Explaining the public-sector pay gap: The role of skill and college major

Max M Schanzenbach*

*Corresponding author for this work

    Research output: Contribution to journalArticlepeer-review

    5 Scopus citations


    This paper reassesses the public-sector pay gap using AFQT score and college major as measures of skill. Among the college educated, there is strong evidence that those with lower skills enter the public sector. In contrast to the private sector, for college-educated public-sector workers, AFQTscore is not correlated with pay, and college major is only weakly predictive of pay. Furthermore, simple controls for collegemajor explain most of the public-private-sector pay gap. I conclude that the public-sector pay gap is much smaller than previously estimated and pay rigidities cause significant skill-based selection between the sectors.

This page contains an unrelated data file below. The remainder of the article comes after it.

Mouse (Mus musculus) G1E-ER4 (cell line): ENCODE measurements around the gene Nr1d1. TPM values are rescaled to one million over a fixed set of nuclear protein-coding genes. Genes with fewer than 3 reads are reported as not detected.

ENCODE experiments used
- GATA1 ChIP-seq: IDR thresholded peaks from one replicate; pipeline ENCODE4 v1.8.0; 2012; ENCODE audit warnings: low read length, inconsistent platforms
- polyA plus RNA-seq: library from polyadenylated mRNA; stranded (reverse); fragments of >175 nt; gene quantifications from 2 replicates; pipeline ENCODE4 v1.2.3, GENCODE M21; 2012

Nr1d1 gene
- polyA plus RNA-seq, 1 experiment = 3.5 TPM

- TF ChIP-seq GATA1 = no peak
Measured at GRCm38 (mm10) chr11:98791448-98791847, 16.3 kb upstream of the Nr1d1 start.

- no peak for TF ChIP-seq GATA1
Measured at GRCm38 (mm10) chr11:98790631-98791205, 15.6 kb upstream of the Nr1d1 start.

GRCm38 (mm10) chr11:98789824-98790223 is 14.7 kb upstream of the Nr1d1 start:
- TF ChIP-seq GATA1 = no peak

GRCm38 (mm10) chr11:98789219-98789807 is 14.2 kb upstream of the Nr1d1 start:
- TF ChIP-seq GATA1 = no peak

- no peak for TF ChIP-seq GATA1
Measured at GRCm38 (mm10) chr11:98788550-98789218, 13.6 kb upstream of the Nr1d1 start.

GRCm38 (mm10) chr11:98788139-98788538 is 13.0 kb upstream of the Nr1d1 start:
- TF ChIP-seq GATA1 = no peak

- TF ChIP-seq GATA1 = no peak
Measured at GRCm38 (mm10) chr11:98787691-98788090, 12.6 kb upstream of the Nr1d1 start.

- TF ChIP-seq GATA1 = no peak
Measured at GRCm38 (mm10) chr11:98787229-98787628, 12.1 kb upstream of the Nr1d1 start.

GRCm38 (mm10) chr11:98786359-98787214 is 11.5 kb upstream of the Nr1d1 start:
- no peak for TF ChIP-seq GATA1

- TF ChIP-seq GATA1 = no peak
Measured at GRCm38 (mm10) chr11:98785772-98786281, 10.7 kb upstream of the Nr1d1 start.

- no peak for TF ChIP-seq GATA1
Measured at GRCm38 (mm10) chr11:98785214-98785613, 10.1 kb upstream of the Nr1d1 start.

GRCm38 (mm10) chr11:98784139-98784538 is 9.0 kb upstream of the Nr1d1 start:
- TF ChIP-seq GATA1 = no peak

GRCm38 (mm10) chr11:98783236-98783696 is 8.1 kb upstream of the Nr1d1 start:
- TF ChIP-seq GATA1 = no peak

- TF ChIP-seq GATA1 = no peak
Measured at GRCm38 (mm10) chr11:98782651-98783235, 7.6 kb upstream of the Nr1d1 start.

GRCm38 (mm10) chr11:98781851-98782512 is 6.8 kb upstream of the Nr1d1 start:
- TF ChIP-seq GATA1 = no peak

Original languageEnglish (US)
    Pages (from-to)1-44
    Number of pages44
    JournalJournal of Human Capital
    Issue number1
    StatePublished - Jan 1 2015

    ASJC Scopus subject areas

    • Economics, Econometrics and Finance(all)

    Fingerprint Dive into the research topics of 'Explaining the public-sector pay gap: The role of skill and college major'. Together they form a unique fingerprint.

    Cite this